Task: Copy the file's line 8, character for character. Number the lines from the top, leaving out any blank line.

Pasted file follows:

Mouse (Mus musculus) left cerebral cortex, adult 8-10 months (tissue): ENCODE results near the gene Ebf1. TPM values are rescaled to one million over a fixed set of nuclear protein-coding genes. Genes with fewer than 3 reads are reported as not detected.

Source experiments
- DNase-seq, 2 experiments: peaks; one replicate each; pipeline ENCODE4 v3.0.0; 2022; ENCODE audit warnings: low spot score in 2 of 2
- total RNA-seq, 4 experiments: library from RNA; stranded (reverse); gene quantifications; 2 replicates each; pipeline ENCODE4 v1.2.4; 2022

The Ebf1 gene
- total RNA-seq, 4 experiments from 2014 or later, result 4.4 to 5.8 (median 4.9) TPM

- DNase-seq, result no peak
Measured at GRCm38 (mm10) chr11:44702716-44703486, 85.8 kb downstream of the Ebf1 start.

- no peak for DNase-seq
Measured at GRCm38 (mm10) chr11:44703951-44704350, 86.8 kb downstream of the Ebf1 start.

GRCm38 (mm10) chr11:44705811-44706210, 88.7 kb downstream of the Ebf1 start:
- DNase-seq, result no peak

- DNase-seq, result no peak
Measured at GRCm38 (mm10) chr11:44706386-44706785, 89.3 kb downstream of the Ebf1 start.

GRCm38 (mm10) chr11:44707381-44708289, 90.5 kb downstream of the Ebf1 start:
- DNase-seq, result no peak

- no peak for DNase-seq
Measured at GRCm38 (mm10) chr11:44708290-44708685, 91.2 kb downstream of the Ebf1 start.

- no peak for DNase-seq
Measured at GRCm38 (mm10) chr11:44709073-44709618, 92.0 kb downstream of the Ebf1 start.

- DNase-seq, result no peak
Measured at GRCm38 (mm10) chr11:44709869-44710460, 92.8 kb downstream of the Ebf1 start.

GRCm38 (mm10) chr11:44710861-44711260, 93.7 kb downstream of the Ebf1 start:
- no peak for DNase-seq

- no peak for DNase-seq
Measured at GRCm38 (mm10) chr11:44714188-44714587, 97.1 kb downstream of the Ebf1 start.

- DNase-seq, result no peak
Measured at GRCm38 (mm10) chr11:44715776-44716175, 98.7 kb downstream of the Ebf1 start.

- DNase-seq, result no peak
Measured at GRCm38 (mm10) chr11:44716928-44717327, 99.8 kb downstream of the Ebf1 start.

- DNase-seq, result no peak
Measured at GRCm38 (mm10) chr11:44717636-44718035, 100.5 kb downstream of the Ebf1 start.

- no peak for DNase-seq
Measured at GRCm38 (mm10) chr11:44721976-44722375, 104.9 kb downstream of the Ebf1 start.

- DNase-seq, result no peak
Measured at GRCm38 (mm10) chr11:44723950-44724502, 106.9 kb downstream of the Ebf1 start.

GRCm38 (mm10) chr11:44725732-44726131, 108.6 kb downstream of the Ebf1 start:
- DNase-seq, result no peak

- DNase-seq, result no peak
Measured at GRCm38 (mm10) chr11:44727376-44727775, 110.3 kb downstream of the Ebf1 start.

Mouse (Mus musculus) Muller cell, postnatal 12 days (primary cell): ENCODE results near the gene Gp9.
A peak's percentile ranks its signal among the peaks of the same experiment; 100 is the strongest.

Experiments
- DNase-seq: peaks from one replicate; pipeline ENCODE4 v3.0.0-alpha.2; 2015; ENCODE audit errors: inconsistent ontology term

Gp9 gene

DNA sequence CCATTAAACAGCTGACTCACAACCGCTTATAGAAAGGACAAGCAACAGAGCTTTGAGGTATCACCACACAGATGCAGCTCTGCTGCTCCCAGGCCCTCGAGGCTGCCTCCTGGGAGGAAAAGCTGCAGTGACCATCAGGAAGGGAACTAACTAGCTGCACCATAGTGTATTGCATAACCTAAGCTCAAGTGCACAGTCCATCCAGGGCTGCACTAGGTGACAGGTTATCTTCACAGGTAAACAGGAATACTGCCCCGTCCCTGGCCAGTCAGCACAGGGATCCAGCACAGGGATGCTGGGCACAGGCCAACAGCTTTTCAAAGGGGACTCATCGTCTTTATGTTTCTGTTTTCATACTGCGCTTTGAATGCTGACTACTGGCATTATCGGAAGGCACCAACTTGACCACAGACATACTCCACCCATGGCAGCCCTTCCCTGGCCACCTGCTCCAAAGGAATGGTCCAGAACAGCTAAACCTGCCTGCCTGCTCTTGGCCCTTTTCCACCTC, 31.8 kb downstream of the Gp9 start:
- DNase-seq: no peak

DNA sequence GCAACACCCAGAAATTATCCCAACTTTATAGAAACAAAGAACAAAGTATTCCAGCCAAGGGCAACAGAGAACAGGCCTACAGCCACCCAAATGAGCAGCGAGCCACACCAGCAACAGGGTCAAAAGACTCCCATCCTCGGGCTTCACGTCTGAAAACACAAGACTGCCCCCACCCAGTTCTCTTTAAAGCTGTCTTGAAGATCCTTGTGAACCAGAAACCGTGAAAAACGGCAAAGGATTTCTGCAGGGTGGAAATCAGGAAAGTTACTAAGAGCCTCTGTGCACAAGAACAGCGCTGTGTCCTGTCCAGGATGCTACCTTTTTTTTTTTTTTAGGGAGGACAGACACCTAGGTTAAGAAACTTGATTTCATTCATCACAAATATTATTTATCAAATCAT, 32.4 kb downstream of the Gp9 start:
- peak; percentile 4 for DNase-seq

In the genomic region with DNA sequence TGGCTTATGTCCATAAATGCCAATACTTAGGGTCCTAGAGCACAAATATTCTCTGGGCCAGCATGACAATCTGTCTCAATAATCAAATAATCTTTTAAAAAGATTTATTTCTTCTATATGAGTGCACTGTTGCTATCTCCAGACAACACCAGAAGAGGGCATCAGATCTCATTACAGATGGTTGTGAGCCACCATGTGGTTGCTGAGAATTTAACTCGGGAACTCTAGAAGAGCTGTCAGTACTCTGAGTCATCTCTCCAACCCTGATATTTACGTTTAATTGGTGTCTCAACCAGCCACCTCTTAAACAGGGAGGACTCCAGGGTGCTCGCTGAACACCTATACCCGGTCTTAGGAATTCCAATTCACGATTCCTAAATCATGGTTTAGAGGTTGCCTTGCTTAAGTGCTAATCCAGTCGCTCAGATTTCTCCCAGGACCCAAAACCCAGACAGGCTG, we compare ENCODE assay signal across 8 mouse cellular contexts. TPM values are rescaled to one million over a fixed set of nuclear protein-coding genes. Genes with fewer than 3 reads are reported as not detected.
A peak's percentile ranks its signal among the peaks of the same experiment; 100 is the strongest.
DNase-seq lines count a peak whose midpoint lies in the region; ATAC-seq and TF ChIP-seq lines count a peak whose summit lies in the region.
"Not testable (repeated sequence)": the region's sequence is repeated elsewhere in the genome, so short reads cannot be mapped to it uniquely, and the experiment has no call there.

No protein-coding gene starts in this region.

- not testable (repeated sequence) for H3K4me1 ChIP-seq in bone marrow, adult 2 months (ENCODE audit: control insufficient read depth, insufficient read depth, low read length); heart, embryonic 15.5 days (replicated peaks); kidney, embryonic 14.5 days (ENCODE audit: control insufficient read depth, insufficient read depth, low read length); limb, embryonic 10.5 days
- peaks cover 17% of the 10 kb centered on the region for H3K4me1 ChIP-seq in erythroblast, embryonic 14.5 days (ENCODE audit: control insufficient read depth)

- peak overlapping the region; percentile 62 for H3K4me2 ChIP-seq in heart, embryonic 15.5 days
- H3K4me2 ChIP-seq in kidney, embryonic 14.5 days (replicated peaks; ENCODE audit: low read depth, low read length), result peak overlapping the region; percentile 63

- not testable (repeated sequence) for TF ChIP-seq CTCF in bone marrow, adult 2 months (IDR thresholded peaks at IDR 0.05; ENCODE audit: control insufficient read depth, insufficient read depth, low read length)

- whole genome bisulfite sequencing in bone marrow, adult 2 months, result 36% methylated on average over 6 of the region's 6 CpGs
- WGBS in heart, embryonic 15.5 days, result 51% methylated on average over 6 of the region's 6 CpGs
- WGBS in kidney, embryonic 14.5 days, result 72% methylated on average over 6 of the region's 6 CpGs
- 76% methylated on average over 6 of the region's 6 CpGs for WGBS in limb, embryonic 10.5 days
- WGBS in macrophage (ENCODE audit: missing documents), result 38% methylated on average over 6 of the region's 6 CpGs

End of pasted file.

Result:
Measured at GRCm38 (mm10) chr11:44702716-44703486, 85.8 kb downstream of the Ebf1 start.